DNA Profiling in the India (Towards the New age DNA Technology Use and Application Bill)

A decade ago, the whole country was sent flying into a state of bewilderment by the news headlines flashing on the TV screens that morning. An individual named Rohit Shekhar Tiwari had filed a paternity suit against three times Chief Minister of the state of Uttar Pradesh, Shri Narayan Dutt Tiwari, a political stalwart by all means. After a long and bitter tussle between Mr Tiwari and the Delhi High Court, he was finally compelled to a DNA mapping test which subsequently confirmed his fatherhood. Failing to refute the science behind it, Mr. Tiwari finally accepted Rohit as his son and married his mother, Ujjwala Tiwari. Thus a saga of utter inconclusiveness ended with the interference of this ‘now so prominent’ technology of DNA profiling. DNA stands expanded as Deoxyribonucleic Acid, the fundamental building blocks of the building called Life. A DNA pattern is fundamentally distinctive from arguably every other DNA pattern that exists, the only exception being in the case of identical twins. So, a DNA can roughly be understood as a unique identity card provided to us, by the nature. The identity provided by this card is beyond challenge and to an extent, even unquestionable, which now has been well established by a plethora of judgements worldwide. From verifying  bizarre claims such as being Aishwarya Rai’s son(YES, a man in Andhra Pradesh has done that!) to identifying and uniting families after disastrous incidents, this tech has a large portfolio of usages and is undeniably a ground breaking technology in today’s world

DNA profiling and fingerprinting came into use around three decades ago, in the late 1980s and the first criminal case in which this technology was used, was for a case in a village in the United Kingdom, where the technology indirectly helped in nabbing a criminal diagnosed with psychosexual pathology and guilty of the rape and murder of two minors. This case catapulted the technology into worldwide attention and has exponentially evolved ever since, helping in the successful conviction of millions of criminals.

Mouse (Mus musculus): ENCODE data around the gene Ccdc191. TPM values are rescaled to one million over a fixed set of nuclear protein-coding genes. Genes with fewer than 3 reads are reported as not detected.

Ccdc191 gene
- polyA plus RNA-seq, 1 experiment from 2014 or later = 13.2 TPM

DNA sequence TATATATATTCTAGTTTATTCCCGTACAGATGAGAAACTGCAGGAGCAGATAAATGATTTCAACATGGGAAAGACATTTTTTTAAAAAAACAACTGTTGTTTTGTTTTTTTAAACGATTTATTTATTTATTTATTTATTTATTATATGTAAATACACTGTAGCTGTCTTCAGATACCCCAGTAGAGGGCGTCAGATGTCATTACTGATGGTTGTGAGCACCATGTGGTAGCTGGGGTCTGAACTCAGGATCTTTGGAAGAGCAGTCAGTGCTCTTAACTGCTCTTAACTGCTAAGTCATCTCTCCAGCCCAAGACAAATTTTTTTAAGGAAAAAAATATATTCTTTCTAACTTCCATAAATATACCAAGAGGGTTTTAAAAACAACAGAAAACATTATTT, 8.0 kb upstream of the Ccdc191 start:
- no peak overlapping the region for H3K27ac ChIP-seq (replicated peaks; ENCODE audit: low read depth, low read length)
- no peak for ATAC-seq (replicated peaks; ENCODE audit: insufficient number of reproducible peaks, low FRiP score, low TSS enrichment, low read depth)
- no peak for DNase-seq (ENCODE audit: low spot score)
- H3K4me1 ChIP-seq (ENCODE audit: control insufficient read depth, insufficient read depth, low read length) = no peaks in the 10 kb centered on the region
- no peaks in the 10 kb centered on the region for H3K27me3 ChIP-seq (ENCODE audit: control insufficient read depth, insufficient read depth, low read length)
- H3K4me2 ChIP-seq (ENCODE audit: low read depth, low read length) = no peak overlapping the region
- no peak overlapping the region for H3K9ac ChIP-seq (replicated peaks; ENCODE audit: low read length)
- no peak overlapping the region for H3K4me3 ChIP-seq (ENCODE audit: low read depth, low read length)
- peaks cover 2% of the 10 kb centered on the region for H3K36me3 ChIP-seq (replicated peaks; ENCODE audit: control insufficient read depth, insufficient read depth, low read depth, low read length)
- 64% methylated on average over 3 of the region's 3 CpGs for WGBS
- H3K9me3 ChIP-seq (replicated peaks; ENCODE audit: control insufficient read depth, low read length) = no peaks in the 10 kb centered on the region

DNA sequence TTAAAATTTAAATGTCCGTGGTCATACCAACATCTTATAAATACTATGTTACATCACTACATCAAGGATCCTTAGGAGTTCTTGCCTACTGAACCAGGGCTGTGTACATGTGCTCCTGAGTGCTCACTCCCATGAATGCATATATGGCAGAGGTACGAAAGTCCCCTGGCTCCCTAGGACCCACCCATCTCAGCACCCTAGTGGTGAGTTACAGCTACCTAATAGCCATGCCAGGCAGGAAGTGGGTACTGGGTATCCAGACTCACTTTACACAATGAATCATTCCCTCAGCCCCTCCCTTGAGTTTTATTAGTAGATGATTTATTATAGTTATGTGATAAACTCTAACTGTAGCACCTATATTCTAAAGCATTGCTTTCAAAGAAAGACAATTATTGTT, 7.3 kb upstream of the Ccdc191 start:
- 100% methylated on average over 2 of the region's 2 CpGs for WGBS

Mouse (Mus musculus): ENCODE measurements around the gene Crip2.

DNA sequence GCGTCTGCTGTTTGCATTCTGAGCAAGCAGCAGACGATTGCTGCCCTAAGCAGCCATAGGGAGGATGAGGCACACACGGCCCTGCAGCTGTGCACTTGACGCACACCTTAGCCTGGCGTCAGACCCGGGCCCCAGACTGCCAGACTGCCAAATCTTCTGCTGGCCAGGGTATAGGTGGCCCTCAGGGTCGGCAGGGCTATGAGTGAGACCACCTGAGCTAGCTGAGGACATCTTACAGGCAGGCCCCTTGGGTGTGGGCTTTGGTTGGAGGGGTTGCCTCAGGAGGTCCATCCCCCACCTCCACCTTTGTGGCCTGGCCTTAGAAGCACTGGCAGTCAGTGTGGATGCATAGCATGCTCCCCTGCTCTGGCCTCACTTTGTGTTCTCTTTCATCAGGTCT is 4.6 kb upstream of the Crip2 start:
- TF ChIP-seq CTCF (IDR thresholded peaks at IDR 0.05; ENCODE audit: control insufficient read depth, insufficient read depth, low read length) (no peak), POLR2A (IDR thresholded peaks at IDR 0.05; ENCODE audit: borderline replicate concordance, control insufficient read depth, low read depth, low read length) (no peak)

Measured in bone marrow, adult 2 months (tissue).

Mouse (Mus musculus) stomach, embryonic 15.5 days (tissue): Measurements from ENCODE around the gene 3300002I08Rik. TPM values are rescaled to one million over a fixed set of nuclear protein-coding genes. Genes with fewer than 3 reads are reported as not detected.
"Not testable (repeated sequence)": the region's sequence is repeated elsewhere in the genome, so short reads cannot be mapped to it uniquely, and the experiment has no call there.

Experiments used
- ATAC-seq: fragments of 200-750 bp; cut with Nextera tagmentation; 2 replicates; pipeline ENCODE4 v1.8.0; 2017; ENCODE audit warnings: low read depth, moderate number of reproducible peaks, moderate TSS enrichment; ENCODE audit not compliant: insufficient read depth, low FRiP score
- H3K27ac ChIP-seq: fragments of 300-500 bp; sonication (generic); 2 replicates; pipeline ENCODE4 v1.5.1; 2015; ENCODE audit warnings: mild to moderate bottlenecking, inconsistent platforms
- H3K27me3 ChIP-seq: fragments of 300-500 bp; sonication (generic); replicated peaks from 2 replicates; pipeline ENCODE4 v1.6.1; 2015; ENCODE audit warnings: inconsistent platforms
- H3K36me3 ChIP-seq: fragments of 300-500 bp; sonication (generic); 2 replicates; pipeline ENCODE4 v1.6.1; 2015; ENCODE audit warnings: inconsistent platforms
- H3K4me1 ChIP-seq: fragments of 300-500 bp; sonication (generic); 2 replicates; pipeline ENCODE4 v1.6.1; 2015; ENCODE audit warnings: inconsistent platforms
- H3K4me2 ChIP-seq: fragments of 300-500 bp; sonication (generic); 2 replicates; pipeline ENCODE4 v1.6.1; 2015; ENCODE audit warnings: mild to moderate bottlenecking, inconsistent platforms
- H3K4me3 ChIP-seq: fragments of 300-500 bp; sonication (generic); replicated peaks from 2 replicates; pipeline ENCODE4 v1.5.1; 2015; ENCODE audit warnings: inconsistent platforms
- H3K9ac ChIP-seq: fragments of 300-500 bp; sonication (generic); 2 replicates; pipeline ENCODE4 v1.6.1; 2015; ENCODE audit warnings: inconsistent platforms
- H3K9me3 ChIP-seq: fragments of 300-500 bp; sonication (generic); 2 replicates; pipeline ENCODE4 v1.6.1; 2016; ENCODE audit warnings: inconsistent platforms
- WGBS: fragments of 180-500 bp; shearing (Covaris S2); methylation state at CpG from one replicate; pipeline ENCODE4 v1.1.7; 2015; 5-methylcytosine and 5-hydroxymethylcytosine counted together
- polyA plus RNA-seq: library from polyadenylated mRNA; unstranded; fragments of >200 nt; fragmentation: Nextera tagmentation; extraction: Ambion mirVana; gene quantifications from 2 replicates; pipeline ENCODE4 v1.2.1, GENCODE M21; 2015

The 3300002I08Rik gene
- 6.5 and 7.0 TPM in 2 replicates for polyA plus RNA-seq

DNA fingerprinting has been a useful tool in law enforcement as it works both ways, vis securing correct convictions and also exonerating the innocent. Furthermore, DNA fingerprinting unlike other forensic evidence, can be collected easily and sustains for long thereby increasing chances of accurate analysis by manifold. But as every coin has two sides, the DNA profiling technology too, has a darker and gloomier side where the misuse of the data so obtained can result in huge damage to the individual and to the society as a whole.

This brings us to the question, that how important it is to regulate the said technology and streamline its usage only for the benefit and betterment of the society and how can it be done. With a technology with extensive usage such as this one, regulation cannot be merely done by making changes to the existing law, rather it requires to be controlled and dealt by a special law. This question was taken up by the parliament through the Department of BIOTECHNOLOGY, when it came up with ‘The use and regulation of DNA based technology in Civil and Criminal proceedings, Identification of missing persons and Human remains Bill, 2016’. The parliament forwarded the bill to the Law Commission of India and the bill was edited and redrafted as “The DNA technology (Use and Regulation) Bill, 2017”. The bill has been passed in the Lok Sabha and is awaiting for the Rajya Sabha’s confirmation and the Presidential Assent.

Uses of the DNA Profiling Technology

The DNA technology has both Civil and Criminal uses in today’s society. Other than extensive use in criminal cases such as corroborative evidence and the identification of DVIs (Disaster Victim Identification), the technology is also used in civil matters such as determination of Kinship and establishing biological parentage. This technology is also being used in research to cure genetic defects from being carried over to the offspring as well as detecting genetic flaws to cure genetic diseases such as Cancer, Diabetes and Alzheimer’s disease. It also has further medical applicability as the technology is used to match the tissues of the donor and recipient in cases of organ donation. With the advent in newer methods of profiling and analysis, the usage of DNA in various other fields will only grow with time. And that necessitates the discussion of the next part, the International human rights aspect attached to the technology and the scope of its abuse and how other societies across the planet have, or are planning to deal with it.

Present legal conundrum around DNA profiling in India

In India, the legal position of DNA fingerprinting has mostly remained dicey, surviving among two opposite poles of attaining the truth or respecting individual privacy. The Constitution under Article 51A(h) and (j) casts duty upon the citizens to develop scientific temper, humanism and the spirit of Inquiry and reform to strive towards excellence in individual and collective activity and thereby the parliament can legitimately undertake and promote technical and scientific methods to expedite the criminal justice system as provided under the union list.